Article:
American Sentinel University Dean Contributes GIS Pipeline Article

Anyone interested in the Keystone XL project, which was put on hold by the Obama administration and which supporters will resubmit, will be intrigued with the article by Dr. Devon Cancilla, American Sentinel University dean of business and information technology, in the March/April issue of Right of Way magazine.

Dr. Cancilla looks at how geographic information systems (GIS) technology helps drive such large construction projects. A critical component in the oil and gas pipeline industry, GIS gives important information to engineers, scientists, executives, and public officials for every aspect of major pipeline construction. As Dr. Cancilla points out, GIS helps pipeline projects in three major phases: planning, construction, and operation and maintenance.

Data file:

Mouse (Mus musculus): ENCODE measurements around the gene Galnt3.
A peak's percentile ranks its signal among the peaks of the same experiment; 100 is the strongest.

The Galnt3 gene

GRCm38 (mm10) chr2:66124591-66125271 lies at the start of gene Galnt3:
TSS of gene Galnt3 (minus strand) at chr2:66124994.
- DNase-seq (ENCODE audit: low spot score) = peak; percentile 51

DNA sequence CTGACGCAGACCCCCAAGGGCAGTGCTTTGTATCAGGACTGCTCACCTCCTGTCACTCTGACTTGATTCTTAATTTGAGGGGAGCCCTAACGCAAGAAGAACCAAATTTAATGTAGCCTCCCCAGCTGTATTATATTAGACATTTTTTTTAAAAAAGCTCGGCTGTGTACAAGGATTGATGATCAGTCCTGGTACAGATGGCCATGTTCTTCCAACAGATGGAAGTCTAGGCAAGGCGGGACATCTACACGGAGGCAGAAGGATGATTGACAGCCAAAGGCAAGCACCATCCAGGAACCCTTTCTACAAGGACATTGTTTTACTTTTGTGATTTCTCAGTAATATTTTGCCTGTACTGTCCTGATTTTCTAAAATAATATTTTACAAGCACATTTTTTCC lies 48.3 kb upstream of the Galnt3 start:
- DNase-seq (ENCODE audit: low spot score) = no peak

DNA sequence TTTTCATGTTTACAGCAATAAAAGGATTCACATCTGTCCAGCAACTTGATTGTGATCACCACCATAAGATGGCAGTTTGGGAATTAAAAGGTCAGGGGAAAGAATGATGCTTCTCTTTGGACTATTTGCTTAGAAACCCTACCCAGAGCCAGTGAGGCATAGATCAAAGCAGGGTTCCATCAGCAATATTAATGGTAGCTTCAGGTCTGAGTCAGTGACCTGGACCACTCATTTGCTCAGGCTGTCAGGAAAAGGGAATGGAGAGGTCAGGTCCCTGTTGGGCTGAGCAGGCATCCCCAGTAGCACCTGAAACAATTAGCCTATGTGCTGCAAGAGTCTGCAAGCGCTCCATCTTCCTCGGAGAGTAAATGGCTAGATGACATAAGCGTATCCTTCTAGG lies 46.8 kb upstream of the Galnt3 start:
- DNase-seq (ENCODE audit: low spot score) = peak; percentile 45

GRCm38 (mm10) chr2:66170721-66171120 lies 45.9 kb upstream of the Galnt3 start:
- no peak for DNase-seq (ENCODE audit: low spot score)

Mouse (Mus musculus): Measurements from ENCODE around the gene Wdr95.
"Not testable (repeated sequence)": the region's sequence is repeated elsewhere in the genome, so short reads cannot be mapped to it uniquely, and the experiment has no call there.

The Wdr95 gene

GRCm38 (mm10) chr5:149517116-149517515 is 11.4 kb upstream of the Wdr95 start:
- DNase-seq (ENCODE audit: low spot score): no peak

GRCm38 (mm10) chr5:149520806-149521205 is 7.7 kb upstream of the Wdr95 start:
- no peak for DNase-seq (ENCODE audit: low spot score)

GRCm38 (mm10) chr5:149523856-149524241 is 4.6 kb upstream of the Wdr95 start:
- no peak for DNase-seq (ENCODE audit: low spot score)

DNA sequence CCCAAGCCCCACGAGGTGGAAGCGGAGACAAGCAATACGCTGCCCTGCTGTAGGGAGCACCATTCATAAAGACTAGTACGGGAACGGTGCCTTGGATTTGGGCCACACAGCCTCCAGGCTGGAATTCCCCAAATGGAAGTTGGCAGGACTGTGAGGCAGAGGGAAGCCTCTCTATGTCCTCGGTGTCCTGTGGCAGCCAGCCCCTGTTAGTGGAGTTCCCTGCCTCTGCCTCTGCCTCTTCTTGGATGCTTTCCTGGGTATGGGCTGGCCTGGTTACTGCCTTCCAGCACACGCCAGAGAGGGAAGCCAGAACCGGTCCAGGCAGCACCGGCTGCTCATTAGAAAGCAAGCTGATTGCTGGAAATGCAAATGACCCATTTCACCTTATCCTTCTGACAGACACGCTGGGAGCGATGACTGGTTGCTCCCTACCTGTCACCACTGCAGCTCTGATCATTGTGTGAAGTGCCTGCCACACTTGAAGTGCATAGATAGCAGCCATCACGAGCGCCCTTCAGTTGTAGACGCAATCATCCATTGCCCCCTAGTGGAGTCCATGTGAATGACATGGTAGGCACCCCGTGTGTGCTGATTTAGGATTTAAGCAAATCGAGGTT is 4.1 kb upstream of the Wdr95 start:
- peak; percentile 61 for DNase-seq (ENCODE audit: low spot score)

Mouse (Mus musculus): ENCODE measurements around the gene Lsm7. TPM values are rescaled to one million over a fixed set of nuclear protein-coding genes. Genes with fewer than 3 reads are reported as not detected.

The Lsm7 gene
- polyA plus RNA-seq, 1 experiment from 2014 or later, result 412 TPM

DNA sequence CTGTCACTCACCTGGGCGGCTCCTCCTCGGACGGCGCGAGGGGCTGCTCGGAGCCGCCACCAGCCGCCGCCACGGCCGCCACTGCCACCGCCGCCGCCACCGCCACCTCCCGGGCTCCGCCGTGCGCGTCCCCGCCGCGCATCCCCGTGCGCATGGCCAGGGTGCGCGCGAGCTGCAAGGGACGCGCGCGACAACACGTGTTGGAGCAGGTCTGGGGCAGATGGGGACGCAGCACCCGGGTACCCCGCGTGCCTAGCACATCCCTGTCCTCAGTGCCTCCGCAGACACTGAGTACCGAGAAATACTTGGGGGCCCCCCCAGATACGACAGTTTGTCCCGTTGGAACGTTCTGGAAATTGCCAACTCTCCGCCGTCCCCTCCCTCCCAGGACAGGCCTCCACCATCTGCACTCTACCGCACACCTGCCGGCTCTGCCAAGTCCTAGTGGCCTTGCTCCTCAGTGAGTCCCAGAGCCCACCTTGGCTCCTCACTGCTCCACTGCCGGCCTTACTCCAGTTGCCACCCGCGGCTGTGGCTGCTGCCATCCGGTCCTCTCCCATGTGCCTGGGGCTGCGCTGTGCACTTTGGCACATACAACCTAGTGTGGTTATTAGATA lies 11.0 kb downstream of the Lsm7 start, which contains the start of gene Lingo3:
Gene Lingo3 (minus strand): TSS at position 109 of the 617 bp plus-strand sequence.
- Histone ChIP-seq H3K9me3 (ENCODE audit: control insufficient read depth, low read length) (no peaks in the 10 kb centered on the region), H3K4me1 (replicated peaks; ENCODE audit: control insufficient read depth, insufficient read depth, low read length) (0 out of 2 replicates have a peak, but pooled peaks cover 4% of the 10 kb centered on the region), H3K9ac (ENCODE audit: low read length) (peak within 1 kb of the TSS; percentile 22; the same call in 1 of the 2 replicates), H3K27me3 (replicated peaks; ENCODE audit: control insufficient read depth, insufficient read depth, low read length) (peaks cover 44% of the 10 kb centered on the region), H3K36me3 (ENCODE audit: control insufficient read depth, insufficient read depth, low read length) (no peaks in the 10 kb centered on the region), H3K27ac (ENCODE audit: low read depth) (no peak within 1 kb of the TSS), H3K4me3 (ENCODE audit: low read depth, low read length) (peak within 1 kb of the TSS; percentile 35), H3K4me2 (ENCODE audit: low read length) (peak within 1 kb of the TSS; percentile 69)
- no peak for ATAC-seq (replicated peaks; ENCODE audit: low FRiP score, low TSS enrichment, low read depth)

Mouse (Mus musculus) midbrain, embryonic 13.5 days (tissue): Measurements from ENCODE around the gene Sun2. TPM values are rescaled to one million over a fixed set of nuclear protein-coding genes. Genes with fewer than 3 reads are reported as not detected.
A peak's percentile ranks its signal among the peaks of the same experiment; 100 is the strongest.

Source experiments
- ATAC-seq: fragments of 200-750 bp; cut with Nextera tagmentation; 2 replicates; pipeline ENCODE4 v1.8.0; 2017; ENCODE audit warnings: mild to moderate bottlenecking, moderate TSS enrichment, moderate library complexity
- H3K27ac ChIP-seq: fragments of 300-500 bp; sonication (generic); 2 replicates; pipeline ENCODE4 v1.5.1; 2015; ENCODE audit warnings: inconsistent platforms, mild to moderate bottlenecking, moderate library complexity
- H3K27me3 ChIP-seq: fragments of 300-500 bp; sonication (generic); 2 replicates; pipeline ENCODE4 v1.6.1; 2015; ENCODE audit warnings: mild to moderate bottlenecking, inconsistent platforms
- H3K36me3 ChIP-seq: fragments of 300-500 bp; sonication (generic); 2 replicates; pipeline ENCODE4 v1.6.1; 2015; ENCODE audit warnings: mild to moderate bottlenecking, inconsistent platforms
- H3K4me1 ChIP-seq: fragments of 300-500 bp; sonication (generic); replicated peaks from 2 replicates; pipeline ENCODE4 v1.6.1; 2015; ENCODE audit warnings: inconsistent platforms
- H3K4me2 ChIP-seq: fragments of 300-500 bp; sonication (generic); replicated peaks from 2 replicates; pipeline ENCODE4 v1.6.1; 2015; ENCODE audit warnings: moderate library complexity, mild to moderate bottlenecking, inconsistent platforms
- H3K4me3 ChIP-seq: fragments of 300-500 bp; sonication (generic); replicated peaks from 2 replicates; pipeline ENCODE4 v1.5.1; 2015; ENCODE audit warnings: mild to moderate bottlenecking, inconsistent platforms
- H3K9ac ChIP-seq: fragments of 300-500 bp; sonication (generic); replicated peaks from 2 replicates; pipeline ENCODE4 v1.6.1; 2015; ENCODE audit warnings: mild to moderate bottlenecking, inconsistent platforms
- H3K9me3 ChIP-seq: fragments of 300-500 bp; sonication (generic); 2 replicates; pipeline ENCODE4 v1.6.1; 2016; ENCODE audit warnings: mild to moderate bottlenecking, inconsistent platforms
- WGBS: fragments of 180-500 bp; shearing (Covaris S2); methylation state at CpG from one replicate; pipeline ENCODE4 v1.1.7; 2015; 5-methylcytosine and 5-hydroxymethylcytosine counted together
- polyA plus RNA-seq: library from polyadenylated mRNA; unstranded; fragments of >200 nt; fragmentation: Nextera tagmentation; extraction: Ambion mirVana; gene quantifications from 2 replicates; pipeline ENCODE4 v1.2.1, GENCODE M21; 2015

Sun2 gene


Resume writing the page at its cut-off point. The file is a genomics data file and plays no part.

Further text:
During planning, the information and analyses gleaned from GIS helps designers and engineers find the most efficient route for the pipeline while taking into consideration environment, terrain, climate and weather, and land ownership. In construction, GIS is an ally to efficient use of people and materials to better direct efficient work. GIS can work with other technologies, like RFID tracking tags, to automate materials inventory and assets.

During operation and maintenance, GIS provides a way for companies to monitor and manage activity. That can mean finding dangerous conditions that could turn into an explosion and preventing any danger, or to pinpoint where pipelines might be losing gas or oil, providing economic savings for the company. American Sentinel offers a GIS degree program, so Dr. Cancilla and other staff members must understand the underlying technology and how it applies in the real world.

That is why Right of Way, “the voice of the right of way profession,” asked Dr. Cancilla, who has a Ph.D. in environmental health science from the University of California, Los Angeles School of Public Health, to contribute an example of the insight that helps make American Sentinel a place where academics and real-world experience meet.

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